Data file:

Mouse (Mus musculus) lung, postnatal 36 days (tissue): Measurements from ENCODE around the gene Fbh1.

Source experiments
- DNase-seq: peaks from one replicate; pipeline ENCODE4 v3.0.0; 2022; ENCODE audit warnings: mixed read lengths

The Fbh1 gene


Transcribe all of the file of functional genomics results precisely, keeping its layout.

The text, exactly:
Mouse (Mus musculus) lung, postnatal 36 days (tissue): Measurements from ENCODE around the gene Fbh1.

Source experiments
- DNase-seq: peaks from one replicate; pipeline ENCODE4 v3.0.0; 2022; ENCODE audit warnings: mixed read lengths

The Fbh1 gene